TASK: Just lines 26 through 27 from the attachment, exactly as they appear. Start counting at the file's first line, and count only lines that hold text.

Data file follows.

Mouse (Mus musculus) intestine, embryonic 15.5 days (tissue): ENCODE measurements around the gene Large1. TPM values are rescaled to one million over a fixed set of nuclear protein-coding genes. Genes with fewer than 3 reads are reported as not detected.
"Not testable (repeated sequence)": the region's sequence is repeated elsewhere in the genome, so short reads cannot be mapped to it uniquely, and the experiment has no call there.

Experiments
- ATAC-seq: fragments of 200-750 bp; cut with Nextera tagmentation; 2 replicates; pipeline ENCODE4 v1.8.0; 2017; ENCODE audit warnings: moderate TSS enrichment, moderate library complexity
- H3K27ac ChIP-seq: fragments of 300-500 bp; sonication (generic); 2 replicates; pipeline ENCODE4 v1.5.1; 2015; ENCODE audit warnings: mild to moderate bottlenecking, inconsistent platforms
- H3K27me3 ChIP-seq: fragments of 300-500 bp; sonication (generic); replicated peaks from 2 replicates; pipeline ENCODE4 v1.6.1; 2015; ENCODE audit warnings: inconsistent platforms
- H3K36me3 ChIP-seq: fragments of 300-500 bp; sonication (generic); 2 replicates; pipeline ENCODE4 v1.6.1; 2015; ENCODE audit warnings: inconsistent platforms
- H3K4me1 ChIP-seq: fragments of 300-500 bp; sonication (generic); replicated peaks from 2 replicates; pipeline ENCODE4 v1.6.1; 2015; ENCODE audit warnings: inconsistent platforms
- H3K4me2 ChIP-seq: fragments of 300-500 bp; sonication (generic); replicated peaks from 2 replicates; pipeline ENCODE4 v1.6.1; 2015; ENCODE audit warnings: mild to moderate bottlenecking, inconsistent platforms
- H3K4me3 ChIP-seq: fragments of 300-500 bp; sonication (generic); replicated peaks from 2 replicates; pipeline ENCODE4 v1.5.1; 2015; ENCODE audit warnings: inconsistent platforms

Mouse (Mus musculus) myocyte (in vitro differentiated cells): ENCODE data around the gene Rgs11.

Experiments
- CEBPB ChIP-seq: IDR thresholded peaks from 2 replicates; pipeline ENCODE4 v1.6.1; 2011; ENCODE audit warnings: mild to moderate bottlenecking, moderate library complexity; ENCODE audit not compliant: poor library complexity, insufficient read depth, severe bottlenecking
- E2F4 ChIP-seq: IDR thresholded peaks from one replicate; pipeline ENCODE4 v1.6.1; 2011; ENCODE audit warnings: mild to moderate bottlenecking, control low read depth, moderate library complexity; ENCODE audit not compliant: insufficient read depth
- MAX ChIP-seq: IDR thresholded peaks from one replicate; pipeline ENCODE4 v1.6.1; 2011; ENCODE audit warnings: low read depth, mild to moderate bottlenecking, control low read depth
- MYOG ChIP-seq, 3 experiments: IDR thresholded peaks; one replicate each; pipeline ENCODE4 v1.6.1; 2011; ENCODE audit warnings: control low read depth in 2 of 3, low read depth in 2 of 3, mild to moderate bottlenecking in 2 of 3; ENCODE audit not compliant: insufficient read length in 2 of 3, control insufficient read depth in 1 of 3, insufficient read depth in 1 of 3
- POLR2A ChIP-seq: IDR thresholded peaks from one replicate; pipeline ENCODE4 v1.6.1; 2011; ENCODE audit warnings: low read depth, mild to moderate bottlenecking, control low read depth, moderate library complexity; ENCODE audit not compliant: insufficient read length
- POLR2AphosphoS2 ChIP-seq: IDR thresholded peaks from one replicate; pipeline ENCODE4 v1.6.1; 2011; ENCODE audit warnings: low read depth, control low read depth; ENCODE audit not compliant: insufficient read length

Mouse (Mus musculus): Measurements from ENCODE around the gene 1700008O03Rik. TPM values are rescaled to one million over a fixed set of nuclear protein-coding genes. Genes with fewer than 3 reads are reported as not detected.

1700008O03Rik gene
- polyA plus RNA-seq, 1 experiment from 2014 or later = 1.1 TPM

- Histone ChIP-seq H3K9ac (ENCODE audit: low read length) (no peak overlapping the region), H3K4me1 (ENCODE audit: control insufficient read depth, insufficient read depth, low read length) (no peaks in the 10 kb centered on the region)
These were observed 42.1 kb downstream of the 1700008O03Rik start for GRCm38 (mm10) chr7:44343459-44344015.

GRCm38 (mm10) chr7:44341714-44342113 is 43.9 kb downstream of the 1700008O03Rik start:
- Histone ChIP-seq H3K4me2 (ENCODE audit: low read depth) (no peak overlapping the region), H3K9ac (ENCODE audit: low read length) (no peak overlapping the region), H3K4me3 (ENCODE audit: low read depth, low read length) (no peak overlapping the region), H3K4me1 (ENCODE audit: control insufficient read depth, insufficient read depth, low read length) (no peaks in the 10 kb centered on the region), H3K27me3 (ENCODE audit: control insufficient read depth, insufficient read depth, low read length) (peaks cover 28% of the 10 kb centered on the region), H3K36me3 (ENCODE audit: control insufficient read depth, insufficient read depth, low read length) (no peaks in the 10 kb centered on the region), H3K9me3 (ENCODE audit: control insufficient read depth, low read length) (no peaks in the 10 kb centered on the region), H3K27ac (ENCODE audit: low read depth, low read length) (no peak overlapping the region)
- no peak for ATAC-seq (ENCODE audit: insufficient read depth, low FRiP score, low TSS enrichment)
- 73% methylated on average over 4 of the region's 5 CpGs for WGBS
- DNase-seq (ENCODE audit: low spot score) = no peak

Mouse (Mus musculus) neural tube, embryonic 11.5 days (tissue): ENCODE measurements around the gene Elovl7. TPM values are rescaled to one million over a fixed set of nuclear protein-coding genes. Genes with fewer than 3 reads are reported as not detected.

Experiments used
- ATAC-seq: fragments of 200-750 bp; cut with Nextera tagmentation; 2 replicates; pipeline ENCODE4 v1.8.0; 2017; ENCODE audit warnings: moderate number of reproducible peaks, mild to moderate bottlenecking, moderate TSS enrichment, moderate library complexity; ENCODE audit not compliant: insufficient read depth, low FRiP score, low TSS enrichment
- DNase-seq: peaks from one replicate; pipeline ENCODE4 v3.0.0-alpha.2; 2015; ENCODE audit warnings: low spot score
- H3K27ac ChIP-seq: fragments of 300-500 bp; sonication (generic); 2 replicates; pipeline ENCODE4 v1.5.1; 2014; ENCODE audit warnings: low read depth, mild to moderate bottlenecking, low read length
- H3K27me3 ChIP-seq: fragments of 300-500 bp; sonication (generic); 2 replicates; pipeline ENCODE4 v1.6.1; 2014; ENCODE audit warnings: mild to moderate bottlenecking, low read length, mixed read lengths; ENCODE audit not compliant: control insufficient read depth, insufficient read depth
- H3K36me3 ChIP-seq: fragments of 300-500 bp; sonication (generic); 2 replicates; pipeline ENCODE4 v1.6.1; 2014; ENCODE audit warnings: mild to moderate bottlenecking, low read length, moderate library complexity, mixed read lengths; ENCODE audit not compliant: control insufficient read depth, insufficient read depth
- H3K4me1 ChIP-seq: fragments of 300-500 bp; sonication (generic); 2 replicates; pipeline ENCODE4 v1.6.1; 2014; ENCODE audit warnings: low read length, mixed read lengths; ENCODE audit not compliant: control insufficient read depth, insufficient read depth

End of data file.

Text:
- no peak for ATAC-seq (ENCODE audit: insufficient read depth, low FRiP score, low TSS enrichment)
- 73% methylated on average over 4 of the region's 5 CpGs for WGBS